TEACHERS across south Warwickshire joined in national strike action.
Members of the National Education Union downed tools on Wednesday February 1 in a bid to secure a fair pay settlement for educators and proper funding for schools.
Almost 24,000 schools across the country were affected by the industrial action in the first of seven planned strikes taking place between now and March.
Thousands of schools were closed for the day while others were partially open for certain year groups and keyworker children.
Staff at the DfE and at Ofsted also took part in the strike action.
In south Warwickshire most schools remained open but with reduced staff numbers and with some classes remote learning.
There were picket lines outside a number of the schools including Southam College and Myton School in Warwick, while there was a huge rally in Bath Street in Leamington for teachers to picket en masse. Strikers were joined by Kevin Courtney, Joint General Secretary of the NEU.
Southam College spokesperson James Valentine told the Observer the reasons the school had felt moved to strike.
He said: “If you are a young teacher, at the outset of your career, who sees their future in classroom, and not an office, the prospects look grim. The high levels of professionalism quite rightly demanded of classroom teachers are sadly not matched by the salaries they can earn or the resources made available to them.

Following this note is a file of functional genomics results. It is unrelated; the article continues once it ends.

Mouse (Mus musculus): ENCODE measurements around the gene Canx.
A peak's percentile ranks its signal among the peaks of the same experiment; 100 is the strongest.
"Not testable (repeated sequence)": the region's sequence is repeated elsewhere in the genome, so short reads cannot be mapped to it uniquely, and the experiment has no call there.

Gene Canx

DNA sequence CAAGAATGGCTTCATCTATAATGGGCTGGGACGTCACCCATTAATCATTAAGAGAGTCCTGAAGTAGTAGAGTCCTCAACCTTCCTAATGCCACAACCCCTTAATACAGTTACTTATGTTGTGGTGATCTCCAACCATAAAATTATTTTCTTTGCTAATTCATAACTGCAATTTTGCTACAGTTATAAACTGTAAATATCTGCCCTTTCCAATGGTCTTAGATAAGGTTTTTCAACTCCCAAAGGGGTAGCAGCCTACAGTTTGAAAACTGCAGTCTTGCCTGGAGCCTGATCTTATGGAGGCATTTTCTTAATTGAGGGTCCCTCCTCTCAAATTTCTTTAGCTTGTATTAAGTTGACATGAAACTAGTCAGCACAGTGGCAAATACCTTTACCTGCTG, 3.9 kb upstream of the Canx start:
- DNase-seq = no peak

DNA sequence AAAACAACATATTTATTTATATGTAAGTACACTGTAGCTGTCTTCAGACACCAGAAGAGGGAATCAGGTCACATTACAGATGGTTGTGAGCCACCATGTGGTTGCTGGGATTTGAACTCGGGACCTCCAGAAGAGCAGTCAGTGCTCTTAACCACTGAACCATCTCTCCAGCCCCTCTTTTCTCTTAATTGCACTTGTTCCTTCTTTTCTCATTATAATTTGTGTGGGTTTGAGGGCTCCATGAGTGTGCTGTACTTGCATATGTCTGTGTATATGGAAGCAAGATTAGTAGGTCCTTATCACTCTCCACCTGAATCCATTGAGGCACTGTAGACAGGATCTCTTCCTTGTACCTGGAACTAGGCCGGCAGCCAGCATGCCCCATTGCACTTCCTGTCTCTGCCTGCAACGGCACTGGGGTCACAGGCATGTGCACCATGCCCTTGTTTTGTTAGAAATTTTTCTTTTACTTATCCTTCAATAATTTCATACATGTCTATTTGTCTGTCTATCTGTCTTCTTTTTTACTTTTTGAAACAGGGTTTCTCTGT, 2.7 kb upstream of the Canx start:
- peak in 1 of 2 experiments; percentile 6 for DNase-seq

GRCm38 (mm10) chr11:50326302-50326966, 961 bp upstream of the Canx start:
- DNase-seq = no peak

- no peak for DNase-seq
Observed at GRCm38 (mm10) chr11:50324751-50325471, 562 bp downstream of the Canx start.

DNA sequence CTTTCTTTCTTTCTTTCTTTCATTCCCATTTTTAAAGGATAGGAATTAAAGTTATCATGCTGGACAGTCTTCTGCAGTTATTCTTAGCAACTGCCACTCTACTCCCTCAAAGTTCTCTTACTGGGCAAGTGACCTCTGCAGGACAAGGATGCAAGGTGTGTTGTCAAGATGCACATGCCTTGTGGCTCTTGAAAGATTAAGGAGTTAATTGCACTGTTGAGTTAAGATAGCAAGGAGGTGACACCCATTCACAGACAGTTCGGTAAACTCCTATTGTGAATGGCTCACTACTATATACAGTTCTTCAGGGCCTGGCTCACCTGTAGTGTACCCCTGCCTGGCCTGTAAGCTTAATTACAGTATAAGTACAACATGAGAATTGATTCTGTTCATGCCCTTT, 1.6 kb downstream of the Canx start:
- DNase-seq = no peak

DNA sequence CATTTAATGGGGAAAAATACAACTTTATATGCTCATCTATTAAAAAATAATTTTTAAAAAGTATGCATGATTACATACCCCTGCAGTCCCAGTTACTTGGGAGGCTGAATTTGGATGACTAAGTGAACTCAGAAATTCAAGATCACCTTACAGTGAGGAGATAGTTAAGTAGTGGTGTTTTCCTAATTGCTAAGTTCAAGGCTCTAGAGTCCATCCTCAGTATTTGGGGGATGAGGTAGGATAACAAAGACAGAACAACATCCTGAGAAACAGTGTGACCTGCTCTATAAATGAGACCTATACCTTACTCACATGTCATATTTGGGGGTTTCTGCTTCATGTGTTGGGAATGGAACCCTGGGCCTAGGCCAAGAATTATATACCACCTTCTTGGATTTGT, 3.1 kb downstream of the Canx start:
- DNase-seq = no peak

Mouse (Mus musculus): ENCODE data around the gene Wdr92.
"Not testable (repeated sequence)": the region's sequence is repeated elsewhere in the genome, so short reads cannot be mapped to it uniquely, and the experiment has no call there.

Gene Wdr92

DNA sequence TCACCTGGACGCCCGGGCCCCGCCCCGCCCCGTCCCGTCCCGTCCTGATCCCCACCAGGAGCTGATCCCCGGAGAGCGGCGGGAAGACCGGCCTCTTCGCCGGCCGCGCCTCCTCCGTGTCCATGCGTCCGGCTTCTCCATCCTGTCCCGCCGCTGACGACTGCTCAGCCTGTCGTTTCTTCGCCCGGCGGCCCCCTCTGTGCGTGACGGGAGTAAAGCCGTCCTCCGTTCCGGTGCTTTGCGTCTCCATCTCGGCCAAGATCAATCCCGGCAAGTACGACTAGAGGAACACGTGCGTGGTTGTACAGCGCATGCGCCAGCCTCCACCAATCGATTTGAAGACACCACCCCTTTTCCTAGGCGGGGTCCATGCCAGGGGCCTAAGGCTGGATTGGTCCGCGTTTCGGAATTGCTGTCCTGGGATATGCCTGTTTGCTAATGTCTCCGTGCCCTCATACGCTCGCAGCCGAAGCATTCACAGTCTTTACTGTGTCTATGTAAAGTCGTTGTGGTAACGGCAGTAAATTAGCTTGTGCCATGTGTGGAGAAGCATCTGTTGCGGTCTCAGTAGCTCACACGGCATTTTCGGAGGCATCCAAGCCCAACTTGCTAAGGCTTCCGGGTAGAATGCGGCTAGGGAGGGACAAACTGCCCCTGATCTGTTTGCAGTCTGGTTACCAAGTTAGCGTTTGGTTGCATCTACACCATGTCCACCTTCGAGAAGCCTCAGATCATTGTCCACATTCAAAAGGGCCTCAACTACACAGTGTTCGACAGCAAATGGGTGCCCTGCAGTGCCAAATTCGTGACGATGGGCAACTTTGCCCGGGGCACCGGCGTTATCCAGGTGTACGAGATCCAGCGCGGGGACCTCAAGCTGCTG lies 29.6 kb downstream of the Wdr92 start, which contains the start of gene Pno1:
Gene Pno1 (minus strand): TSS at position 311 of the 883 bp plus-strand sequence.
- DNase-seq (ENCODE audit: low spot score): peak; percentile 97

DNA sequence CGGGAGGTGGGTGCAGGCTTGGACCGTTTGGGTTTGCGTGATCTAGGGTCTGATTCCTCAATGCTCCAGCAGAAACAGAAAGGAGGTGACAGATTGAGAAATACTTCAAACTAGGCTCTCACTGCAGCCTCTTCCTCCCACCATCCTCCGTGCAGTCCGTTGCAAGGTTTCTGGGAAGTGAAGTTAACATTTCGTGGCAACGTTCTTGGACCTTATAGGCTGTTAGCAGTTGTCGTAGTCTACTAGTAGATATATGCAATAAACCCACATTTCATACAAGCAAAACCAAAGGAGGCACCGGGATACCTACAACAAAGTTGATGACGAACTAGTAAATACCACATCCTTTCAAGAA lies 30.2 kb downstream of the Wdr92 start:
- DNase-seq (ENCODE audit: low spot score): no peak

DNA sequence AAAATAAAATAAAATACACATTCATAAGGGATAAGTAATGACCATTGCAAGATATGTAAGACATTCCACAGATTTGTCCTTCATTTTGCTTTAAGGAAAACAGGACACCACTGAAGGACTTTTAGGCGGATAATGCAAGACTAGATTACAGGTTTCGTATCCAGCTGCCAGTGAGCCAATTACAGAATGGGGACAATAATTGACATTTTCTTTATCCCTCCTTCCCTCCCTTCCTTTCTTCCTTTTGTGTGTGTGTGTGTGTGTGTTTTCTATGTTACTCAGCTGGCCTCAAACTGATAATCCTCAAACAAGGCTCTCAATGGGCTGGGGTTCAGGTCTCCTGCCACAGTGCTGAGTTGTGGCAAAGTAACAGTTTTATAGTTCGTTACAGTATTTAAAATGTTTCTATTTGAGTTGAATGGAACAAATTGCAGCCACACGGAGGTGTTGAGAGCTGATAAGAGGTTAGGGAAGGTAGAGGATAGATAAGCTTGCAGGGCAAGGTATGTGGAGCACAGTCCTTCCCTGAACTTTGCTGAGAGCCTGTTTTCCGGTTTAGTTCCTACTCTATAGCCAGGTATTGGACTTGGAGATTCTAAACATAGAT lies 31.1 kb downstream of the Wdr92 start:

“Special needs support assistants are leaving schools for jobs for higher pay, less hours and less stress.”
Teachers in England last went on strike in 2016 when most schools stayed open. A larger scale walkout took place in 2008.
The NEU’s latest strike action was not about a pay rise, say members, but about correcting historic real-terms pay cuts. Teachers have lost 23 per cent in real-terms since 2010, and support staff 27 per cent over the same period.
The average five per cent pay rise for teachers this year is some seven per cent behind inflation.
A NEU spokesperson continued: “In the midst of a cost-of-living crisis, that is an unsustainable situation, especially considering the recruitment and retention crisis that many schools and colleges will recognise.
“Teachers are leaving the profession in droves, a third gone within five years of qualifying and the government has once again missed its recruitment target for teacher training courses – by 40 per cent in secondary education.
“Reduced budgets in Warwickshire schools are leading to a serious crisis in educational provision for the county’s children with larger class sizes, less money to meet the needs of children with SEND, dilapidated buildings and fewer recources, all leading to severely reduced educational opportunities for our children.
“The consequences of this are clear for parents and children.”
A NEU spokesperson added this was the biggest day of strike action across the country for many, many years but they had been left no alternative.